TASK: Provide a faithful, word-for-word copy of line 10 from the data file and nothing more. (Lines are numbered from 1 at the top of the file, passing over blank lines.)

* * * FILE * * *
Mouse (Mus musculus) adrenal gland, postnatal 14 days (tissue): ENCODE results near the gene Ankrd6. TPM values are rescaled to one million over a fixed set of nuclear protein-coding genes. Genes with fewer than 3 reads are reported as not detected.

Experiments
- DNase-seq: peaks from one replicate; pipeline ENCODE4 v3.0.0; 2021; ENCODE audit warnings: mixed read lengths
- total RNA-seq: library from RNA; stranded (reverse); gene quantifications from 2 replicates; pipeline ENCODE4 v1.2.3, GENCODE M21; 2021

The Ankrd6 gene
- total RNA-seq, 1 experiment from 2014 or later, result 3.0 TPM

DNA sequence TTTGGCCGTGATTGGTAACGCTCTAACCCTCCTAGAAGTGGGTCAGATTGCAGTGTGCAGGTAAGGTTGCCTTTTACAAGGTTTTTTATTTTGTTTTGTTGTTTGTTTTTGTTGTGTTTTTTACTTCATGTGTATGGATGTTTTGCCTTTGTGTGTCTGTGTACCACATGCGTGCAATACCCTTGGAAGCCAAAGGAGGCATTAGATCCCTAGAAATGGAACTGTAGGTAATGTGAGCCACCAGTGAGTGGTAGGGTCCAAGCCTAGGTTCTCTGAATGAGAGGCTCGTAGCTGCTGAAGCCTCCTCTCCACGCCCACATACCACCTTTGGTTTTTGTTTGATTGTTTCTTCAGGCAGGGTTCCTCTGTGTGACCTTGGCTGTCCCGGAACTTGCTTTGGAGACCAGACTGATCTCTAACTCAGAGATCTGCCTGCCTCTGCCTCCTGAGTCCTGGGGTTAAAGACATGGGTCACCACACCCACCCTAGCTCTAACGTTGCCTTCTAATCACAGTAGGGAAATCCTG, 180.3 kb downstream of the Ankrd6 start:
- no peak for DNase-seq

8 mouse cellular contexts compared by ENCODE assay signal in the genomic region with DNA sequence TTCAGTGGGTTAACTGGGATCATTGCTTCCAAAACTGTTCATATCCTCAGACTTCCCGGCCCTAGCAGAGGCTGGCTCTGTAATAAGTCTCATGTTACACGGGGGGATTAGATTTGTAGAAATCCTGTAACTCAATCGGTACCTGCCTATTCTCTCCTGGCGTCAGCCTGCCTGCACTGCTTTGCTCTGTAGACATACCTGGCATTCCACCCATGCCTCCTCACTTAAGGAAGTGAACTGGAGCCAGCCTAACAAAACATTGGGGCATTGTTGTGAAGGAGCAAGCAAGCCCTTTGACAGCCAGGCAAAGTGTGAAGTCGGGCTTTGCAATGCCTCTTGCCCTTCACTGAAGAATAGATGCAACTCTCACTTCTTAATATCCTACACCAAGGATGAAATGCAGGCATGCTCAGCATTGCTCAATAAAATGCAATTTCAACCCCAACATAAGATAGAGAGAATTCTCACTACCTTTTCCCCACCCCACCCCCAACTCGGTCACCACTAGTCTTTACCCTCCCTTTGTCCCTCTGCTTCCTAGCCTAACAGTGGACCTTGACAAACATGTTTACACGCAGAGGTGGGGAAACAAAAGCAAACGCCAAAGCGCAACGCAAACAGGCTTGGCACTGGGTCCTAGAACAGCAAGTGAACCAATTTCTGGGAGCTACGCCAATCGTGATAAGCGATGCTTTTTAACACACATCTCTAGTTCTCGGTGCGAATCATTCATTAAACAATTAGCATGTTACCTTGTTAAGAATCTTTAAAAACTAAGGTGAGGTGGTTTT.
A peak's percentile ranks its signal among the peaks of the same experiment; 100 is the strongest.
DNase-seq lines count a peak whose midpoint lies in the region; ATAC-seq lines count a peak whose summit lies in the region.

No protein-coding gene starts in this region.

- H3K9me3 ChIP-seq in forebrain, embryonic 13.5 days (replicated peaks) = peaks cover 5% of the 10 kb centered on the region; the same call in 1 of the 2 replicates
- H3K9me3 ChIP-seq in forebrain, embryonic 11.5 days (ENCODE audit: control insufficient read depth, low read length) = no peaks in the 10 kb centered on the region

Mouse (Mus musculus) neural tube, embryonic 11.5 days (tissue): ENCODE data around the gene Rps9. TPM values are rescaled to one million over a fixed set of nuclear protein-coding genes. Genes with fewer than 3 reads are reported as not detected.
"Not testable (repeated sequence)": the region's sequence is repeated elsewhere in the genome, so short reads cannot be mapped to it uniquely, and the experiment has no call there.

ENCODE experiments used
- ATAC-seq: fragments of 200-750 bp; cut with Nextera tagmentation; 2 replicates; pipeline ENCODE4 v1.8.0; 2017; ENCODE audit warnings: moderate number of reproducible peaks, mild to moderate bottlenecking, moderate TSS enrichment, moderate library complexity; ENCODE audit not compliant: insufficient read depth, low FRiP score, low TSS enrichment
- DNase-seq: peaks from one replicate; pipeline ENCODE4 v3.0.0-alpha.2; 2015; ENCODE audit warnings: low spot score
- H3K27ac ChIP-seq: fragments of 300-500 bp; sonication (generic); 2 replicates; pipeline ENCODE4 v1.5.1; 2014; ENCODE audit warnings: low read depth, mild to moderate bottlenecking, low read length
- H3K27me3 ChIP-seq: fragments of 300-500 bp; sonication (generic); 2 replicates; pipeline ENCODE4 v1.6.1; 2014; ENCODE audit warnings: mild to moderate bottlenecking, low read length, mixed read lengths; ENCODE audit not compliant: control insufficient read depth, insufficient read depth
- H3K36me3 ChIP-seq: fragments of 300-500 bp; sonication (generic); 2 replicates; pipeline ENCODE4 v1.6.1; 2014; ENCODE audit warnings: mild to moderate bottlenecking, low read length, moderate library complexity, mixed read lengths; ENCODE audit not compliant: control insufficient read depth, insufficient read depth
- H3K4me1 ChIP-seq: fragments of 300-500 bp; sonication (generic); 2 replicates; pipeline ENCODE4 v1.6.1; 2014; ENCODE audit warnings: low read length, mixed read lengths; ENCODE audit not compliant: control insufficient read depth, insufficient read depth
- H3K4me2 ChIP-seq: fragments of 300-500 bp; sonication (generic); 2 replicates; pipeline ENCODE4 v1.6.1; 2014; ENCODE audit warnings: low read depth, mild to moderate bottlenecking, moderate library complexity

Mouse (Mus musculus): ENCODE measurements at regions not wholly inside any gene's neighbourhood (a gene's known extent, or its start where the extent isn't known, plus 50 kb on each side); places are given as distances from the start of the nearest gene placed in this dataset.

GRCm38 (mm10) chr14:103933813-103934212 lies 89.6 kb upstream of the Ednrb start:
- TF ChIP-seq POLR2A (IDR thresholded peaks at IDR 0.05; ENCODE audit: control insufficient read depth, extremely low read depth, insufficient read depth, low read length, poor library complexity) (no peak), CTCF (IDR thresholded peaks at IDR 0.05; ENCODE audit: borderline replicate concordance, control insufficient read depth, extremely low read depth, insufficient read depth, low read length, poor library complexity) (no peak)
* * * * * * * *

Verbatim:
A peak's percentile ranks its signal among the peaks of the same experiment; 100 is the strongest.